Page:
The UK Government pioneered market liberalisation of the utility industries since the mid-1980s. In the energy sector, much faith was put in the ability of consumers to put pressure on suppliers to control profits and prices as a result of their ability to change energy supplier through a relatively simple ‘switching’ process.
The 2016 CMA report estimates that consumers have been overcharged by about £1.4bn per year over the period 2012-15. This finding has led the Government to propose a temporary cap on energy bills to give consumers relief from high charges until new suppliers become more established and competition more effective. This intervention, however, was not one of the recommended remedies put forward in the CMA report.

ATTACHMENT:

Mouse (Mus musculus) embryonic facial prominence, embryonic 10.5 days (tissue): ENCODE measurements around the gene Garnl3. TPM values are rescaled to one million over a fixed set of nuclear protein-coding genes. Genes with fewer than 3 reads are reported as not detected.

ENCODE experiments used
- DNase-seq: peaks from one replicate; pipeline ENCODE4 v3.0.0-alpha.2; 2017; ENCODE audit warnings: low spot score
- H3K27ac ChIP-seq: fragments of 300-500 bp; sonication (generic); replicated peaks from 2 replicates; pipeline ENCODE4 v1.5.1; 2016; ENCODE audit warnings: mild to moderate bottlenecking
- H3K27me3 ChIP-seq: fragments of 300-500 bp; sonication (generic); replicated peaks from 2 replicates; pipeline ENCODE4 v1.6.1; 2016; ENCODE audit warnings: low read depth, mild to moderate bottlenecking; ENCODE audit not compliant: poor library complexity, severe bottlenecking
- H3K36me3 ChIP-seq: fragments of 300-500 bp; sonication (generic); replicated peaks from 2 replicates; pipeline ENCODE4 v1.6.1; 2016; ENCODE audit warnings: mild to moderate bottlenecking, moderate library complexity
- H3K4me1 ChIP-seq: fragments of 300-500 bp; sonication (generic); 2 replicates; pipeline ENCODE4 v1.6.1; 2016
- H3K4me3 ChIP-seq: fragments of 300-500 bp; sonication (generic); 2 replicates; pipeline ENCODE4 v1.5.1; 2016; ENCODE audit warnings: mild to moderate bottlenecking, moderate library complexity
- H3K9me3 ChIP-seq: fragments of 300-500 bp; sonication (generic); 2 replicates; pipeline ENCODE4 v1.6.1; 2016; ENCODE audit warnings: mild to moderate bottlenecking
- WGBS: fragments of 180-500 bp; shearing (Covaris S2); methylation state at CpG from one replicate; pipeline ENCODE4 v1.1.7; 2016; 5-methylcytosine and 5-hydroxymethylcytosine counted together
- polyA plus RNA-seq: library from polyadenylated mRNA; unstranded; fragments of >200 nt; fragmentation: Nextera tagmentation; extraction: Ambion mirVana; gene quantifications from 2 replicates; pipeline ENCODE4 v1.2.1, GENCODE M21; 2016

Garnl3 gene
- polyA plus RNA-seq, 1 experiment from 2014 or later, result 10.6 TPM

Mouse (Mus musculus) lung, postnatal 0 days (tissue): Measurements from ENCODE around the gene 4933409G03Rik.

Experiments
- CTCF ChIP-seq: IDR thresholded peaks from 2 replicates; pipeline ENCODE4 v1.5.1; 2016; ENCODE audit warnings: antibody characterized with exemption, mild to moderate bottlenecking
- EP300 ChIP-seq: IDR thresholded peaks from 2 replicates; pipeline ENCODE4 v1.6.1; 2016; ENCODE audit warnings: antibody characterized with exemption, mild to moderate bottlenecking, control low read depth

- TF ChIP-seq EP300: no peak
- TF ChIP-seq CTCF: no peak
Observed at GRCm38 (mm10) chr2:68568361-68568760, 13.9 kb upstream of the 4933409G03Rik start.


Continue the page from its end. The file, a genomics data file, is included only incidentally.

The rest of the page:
This lecture will present evidence on consumers’ behaviour in the retail energy market with a focus on the monetary incentives to switch supplier, but also on non-price preferences that consumers have for different suppliers.
In the light of this evidence, the lecture will attempt to assess the potential impact of the proposed price cap on consumer behaviour and energy bills, but also its indirect effects on broader energy policy objectives, such as environmental protection and increasing energy efficiency.